You’re not just your marks

Haven’t scored as well as you expected in your board exams? Fret not, it isn’t the end of the world

By Shivani Manchanda
  • Published 14.05.19, 11:59 AM
  • Updated 14.05.19, 11:59 AM
  • 4 mins read
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Are we saying you need to ignore that score card? No, it has its place. Just don’t give it any more power or importance than is due. (iStock)

As the results of the different examinations roll in, many of you may feel let down by what you see on the marksheet or have regrets about not spending a little more time on studies. Even if you feel that you have not scored as well as you expected, remember these are just marks. You should never let a number or a grade define you, or push you over the edge. According to American developmental psychologist Howard Earl Gardner, each one of us has such a wide range of abilities and multiple bits of intelligence that no single number can ever define who we are. One could be talented in music, maths, languages, interpersonal skills and so on, and it is the combination of these that makes each one of us unique.

Are we saying you need to ignore that score card? No, it has its place. Just don’t give it any more power or importance than is due.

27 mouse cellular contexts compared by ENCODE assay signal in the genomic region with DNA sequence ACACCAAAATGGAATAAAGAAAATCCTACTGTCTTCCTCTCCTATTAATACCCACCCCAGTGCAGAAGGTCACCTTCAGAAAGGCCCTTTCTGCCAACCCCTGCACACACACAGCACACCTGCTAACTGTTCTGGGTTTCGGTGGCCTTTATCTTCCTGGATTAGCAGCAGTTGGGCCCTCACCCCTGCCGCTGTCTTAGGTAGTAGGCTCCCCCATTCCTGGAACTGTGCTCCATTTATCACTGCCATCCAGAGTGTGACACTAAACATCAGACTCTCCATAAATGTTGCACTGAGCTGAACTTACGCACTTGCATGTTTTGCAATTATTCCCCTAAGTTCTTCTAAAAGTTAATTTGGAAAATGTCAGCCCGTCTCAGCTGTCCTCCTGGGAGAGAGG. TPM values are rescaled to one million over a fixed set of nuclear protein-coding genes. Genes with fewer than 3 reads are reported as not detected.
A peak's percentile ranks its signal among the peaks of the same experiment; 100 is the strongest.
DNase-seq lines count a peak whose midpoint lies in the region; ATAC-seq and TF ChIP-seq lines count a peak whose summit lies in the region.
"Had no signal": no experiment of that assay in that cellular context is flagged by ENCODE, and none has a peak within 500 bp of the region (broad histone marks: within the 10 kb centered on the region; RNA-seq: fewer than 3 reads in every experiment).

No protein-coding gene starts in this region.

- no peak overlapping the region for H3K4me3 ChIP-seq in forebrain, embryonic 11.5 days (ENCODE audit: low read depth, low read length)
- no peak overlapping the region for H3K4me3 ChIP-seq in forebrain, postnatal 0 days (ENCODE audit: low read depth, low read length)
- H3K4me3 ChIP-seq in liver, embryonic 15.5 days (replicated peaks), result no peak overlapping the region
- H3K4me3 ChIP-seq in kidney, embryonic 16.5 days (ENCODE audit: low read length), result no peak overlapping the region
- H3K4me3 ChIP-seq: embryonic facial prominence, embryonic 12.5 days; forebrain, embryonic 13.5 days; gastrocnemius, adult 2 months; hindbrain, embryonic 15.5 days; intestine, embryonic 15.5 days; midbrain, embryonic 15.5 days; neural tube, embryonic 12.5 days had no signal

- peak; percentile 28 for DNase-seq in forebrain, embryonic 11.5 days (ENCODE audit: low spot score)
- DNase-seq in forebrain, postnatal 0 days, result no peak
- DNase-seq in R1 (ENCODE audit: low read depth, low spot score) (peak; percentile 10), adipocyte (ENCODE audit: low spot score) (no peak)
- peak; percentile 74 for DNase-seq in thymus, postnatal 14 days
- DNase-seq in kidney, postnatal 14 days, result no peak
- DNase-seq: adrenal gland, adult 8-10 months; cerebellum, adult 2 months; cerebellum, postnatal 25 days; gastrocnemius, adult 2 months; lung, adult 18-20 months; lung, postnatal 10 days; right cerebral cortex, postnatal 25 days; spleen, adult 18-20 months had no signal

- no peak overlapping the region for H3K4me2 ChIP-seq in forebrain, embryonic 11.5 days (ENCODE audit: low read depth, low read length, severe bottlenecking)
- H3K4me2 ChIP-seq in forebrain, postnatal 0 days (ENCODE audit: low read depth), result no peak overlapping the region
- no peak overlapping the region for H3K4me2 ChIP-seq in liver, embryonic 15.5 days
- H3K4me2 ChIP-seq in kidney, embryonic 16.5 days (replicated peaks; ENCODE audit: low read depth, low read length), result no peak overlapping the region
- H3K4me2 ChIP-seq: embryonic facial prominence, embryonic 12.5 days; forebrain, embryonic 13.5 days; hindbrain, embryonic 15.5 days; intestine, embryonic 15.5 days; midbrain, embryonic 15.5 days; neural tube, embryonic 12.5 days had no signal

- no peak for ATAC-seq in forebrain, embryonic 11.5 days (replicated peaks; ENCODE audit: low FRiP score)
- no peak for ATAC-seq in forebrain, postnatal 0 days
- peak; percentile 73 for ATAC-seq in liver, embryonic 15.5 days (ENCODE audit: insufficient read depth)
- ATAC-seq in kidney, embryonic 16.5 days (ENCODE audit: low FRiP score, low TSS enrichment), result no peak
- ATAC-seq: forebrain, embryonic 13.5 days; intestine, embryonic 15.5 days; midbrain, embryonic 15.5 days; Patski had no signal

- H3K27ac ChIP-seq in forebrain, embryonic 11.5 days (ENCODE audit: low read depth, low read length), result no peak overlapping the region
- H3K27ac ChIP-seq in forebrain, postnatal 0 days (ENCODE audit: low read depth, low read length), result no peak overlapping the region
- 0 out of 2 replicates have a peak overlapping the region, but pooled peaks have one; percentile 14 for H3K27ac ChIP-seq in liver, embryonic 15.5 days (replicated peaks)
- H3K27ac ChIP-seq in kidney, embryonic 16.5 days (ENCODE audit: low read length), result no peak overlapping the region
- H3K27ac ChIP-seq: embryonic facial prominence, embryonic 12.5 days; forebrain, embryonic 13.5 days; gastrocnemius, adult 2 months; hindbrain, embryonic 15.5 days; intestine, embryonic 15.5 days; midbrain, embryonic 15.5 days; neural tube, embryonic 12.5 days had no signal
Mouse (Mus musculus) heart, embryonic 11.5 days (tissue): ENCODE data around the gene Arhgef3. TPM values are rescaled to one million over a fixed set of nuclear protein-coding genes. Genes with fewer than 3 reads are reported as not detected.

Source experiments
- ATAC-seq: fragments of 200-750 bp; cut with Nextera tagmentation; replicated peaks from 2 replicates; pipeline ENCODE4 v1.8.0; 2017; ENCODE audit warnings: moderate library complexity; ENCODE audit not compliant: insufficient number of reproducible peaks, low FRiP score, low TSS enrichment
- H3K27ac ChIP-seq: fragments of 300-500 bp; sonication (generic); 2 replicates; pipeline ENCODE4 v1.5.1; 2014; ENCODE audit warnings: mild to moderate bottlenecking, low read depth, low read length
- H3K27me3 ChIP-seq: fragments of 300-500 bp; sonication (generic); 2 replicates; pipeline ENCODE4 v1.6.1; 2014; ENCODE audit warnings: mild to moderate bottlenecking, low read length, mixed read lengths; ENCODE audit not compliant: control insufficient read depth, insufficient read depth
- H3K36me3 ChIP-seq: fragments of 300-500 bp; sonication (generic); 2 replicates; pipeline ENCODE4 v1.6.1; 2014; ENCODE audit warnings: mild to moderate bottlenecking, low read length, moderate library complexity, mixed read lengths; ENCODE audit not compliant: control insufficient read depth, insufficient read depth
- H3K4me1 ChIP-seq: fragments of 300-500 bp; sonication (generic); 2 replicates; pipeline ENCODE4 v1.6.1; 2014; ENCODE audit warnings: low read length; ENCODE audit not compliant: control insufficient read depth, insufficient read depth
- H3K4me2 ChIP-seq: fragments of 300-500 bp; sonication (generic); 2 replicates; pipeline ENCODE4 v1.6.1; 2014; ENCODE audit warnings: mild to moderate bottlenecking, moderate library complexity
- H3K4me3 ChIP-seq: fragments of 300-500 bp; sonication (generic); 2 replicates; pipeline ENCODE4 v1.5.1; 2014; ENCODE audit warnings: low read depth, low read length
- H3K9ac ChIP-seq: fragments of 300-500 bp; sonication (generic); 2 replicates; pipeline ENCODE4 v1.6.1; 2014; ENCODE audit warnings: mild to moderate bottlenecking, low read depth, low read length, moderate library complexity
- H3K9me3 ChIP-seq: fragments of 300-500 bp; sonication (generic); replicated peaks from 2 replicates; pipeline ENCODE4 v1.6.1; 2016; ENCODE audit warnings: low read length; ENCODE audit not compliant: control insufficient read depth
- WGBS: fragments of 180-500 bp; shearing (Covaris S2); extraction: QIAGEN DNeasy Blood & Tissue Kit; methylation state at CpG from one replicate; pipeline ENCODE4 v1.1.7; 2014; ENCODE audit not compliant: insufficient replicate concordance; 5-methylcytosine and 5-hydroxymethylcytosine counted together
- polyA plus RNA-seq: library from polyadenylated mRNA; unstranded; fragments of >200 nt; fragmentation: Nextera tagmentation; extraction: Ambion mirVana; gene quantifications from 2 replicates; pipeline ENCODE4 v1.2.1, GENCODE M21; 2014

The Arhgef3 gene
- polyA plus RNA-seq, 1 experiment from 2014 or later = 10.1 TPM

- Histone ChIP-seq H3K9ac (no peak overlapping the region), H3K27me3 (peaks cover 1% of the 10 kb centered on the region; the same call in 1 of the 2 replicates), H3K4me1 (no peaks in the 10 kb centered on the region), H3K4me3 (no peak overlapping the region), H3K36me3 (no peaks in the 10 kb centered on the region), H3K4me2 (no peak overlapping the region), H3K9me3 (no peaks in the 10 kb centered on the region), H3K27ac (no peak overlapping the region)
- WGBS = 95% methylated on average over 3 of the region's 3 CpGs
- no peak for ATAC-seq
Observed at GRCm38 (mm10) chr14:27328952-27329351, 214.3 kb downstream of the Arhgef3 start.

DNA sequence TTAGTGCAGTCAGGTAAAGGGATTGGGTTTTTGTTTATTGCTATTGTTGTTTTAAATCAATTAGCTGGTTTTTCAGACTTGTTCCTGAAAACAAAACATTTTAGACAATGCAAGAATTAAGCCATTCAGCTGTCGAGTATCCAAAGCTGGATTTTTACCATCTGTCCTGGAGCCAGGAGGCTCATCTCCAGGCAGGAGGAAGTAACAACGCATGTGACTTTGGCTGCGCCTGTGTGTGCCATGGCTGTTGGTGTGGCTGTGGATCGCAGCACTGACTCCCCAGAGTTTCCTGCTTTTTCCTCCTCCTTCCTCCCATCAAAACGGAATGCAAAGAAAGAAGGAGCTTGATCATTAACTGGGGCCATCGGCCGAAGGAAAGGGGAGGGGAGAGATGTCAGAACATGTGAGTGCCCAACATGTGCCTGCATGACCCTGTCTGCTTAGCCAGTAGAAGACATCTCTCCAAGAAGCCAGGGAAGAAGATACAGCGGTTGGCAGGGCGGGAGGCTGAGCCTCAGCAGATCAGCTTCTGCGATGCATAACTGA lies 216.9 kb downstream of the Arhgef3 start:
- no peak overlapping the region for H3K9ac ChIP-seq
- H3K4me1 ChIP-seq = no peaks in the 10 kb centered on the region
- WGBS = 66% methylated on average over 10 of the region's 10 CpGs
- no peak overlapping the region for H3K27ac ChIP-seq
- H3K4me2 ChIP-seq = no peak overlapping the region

Real-life stories

As a counsellor, what worries me constantly is the black-and-white principles people, usually parents, have when it comes to planning careers for their children. They seem to think that if you don’t become an engineer or a doctor, you are a failure in life.

Actually, there is life and careers beyond engineering and medicine. All the successful people you meet in the world are not engineers or doctors; some of them are journalists, psychologists, chefs and, with the start-up boom, entrepreneurs.

That means, each of them — no matter which career they chose — somehow stuck to their guns and achieved their goals. And you can do that too.

Know yourself

The one thing you need to know is that mediocrity is a myth; everyone has an area of excellence. Some people are good at the more obvious things while others are better at the not-so-obvious. The trick is to identify your strength. So pull out that notebook and jot down the things you are good at.

Next, try and collate whatever little you have done in this area. If it is writing you are good at, try and put together a couple of pieces in a physical or e-file; if it is stand-up comedy you shine in, shoot a video or two.

Then make a list of all those people who you know believe in you and will stand by you through this journey of self-discovery. (While you will need their support and guidance, most of the time you will just need them to lend you an ear.)

Start researching possible career options your fledgling interest might lead to. Thanks to the Internet, you can also connect to others with similar interests. Perhaps, you might want to share some of the things in your portfolio and pick their brains.